I swapped my $500 wireless Razer gaming setup for a $100 one from Amazon — and I’m shocked by how good it is

Budget Gaming Setup
(Image credit: Future)

What's the bare-minimum you need to spend to get a functional and sleek-looking wireless gaming setup that doesn’t suck?

Gaming peripherals are very subjective, and it's hard to agree on the best mice and best keyboards. There’s a lot you can nitpick, which may make one keyboard or mouse better for you. But if a tight budget is your biggest concern, I’ll show you how I spent just $100 to create a setup that stacks up to the high-end one I normally use that costs over $500.

Pitting a budget vs. premium setup is part of our YouTube series called What's the Deal?, where we find out if the extra cash is worth it when it come's to consumer tech. You can check out the full episode here: 

The premium setup

For the “premium” setup, I have what I consider the trifecta from Razer. The Deathstalker V2 Pro keyboard is $250, the Basilisk V3 Pro is over $150, and the Strider Chroma is $130 — a grand total of about $530. You could easily forgo the mousepad, but just as with everything else at Razer, the more compatible products you sync together, the more immersive your experience becomes. 

That said, the “Razer Tax” is real, and you can easily find comparable options for much less from the likes of Corsair and Logitech.  But what sets this Razer setup apart, in my opinion, is how well these peripherals sync together. I especially appreciate the reactive lighting effects with the games I play most like Overwatch 2. Razer also offers vast support for third-party hardware like my Yeelight Cubes, which in themselves are another arguably overpriced piece of lighting hardware, but when added to the setup take the experience to another level.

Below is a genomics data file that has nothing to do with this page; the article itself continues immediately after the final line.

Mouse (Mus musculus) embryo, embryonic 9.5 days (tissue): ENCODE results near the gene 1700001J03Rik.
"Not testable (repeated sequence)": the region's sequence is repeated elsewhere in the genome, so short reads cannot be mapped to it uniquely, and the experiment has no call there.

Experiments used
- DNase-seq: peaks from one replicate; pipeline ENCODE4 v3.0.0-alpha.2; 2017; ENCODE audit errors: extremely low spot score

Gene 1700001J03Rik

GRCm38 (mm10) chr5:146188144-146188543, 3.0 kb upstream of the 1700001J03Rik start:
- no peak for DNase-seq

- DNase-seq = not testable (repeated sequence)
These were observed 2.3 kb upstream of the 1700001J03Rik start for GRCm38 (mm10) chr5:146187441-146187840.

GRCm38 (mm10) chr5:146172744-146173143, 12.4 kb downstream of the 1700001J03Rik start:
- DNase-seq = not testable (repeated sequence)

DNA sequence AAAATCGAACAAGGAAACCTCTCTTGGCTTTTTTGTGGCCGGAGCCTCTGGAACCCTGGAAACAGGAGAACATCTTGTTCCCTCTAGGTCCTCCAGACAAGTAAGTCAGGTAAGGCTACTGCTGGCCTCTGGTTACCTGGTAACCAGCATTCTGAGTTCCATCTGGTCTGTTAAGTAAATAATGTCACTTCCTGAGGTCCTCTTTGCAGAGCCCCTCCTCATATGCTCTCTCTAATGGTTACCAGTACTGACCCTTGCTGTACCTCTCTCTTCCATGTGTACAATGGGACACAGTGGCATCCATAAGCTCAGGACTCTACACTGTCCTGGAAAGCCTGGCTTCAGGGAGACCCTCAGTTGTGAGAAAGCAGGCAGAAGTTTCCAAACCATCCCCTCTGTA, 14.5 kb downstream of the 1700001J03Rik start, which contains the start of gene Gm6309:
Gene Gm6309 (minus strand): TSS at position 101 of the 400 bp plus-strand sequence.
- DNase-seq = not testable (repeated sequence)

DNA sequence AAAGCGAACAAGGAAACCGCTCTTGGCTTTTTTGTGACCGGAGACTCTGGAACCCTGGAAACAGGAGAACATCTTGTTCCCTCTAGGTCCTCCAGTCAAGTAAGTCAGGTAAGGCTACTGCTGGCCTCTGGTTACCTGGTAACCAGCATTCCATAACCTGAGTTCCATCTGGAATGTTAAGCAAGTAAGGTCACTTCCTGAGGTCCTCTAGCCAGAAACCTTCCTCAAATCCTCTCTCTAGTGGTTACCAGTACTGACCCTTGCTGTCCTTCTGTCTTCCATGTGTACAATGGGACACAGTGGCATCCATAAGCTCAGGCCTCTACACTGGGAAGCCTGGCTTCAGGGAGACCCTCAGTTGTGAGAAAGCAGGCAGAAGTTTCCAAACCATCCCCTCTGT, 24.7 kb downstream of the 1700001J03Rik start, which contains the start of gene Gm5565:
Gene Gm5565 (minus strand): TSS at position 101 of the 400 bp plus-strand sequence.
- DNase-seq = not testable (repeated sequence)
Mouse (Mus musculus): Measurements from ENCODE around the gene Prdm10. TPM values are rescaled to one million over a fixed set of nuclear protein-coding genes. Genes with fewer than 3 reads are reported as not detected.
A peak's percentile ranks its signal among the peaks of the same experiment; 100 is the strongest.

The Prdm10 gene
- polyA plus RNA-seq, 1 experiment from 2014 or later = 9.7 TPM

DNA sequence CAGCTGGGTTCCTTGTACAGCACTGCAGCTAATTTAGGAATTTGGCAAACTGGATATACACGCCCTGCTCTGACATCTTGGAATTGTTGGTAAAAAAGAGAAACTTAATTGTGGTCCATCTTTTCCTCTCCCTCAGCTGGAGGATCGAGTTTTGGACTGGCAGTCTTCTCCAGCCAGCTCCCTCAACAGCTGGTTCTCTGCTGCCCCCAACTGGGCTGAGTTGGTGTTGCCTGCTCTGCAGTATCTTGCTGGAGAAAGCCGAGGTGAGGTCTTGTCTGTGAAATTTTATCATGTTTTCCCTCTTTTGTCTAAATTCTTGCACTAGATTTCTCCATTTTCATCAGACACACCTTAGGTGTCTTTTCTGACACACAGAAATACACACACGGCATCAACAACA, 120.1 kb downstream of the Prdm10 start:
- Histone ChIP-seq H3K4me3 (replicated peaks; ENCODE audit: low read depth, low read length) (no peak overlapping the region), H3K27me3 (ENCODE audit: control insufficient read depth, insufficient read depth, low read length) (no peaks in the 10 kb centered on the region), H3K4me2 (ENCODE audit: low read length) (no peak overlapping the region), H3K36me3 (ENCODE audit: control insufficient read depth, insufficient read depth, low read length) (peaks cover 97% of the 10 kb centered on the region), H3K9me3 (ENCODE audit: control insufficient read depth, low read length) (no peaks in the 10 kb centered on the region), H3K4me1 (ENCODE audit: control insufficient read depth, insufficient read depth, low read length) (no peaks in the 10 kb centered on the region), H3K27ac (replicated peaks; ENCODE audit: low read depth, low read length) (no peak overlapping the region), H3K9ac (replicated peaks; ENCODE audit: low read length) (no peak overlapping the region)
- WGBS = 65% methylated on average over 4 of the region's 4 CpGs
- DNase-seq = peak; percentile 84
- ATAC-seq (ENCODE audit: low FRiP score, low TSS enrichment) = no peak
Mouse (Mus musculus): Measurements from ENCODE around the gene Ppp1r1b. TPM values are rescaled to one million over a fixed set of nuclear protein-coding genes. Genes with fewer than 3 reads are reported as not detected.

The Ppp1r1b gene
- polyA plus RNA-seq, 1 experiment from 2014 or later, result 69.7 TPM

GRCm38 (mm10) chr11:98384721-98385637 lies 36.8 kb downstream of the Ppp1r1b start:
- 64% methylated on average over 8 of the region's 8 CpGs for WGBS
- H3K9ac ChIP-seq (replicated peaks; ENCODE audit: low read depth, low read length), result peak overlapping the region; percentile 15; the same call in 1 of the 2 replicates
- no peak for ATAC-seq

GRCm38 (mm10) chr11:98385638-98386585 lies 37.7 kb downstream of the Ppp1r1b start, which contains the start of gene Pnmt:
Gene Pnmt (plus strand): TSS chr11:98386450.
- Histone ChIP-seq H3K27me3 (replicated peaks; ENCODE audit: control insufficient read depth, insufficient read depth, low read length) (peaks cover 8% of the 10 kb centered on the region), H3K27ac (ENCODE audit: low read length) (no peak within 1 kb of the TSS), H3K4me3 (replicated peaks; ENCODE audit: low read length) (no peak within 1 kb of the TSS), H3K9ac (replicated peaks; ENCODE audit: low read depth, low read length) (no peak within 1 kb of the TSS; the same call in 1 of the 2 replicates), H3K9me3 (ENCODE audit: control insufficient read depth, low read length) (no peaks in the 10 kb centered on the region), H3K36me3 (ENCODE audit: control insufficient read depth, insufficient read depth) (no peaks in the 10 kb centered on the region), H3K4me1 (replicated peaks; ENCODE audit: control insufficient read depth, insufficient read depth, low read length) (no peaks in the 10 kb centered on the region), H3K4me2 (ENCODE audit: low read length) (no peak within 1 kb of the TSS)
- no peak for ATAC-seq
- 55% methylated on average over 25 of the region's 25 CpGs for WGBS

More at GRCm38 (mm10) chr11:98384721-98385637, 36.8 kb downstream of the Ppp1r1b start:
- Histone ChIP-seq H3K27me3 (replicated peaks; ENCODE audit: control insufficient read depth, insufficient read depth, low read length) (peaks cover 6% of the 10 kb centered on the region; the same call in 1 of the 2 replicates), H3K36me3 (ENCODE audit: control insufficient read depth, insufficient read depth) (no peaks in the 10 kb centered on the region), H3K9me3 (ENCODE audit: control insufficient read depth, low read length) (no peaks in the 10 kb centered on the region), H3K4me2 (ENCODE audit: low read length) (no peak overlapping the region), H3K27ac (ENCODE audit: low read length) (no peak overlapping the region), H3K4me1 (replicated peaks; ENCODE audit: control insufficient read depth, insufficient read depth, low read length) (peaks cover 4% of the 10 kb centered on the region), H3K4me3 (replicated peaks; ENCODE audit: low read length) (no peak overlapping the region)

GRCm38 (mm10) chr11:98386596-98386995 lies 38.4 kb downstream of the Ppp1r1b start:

Razer DeathStalker V2 Pro: $219 @ Amazon

Razer DeathStalker V2 Pro: <a href="https://target.georiot.com/Proxy.ashx?tsid=45724&GR_URL=https%3A%2F%2Famazon.com%2FRazer-DeathStalker-Wireless-Gaming-Keyboard%2Fdp%2FB0BLZXCZSL%3Ftag%3Dhawk-future-20%26ascsubtag%3Dhawk-custom-tracking-20" data-link-merchant="Amazon US"" target="_blank" rel="nofollow">$219 @ Amazon
The Razer DeathStalker V2 Pro is a sleek and sensible wireless gaming keyboard.

Razer Basilisk V3 Pro: was $159 now $149 @ Amazon

Razer Basilisk V3 Pro: <a href="https://target.georiot.com/Proxy.ashx?tsid=45724&GR_URL=https%3A%2F%2Famazon.com%2FRazer-Basilisk-Customizable-Wireless-Gaming%2Fdp%2FB0BHFDVLF8%3Ftag%3Dhawk-future-20%26ascsubtag%3Dhawk-custom-tracking-20" data-link-merchant="Amazon US"" target="_blank" rel="nofollow">was $159 now $149 @ Amazon
This mouse is a gamer's dream — it's feels great in your hand and moves smoothly across your mousepad.

Razer Strider Chroma Mouse Pad: $129 @ Amazon

Razer Strider Chroma Mouse Pad: <a href="https://target.georiot.com/Proxy.ashx?tsid=45724&GR_URL=https%3A%2F%2Famazon.com%2FRazer-Strider-Chroma-Hybrid-Gaming%2Fdp%2FB0B75YMDMC%3Ftag%3Dhawk-future-20%26ascsubtag%3Dhawk-custom-tracking-20" data-link-merchant="Amazon US"" target="_blank" rel="nofollow">$129 @ Amazon